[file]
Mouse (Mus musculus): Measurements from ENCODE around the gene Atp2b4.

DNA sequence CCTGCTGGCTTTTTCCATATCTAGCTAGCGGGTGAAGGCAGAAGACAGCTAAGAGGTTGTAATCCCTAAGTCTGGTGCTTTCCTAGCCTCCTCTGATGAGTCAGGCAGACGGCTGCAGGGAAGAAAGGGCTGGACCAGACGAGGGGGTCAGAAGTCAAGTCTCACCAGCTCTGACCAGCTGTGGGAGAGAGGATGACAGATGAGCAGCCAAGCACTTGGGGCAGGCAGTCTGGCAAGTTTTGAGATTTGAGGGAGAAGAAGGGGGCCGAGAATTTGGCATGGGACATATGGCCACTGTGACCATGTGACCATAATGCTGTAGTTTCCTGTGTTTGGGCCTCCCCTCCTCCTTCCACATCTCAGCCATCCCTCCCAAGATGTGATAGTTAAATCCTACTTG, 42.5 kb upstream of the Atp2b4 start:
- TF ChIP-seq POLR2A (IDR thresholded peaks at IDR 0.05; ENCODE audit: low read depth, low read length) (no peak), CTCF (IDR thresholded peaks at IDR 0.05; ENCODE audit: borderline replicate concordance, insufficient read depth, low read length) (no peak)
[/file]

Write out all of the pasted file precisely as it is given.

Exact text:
Mouse (Mus musculus): Measurements from ENCODE around the gene Atp2b4.

DNA sequence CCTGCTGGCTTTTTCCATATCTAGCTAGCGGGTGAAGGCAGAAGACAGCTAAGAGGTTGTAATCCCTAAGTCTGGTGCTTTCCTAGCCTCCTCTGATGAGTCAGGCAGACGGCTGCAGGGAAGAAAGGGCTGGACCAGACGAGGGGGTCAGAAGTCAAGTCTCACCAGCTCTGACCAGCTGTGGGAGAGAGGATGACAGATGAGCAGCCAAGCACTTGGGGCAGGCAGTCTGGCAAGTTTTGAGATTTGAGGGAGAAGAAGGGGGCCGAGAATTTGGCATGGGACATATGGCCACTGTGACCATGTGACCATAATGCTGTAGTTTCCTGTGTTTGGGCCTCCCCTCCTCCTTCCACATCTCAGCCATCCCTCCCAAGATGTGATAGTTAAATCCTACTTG, 42.5 kb upstream of the Atp2b4 start:
- TF ChIP-seq POLR2A (IDR thresholded peaks at IDR 0.05; ENCODE audit: low read depth, low read length) (no peak), CTCF (IDR thresholded peaks at IDR 0.05; ENCODE audit: borderline replicate concordance, insufficient read depth, low read length) (no peak)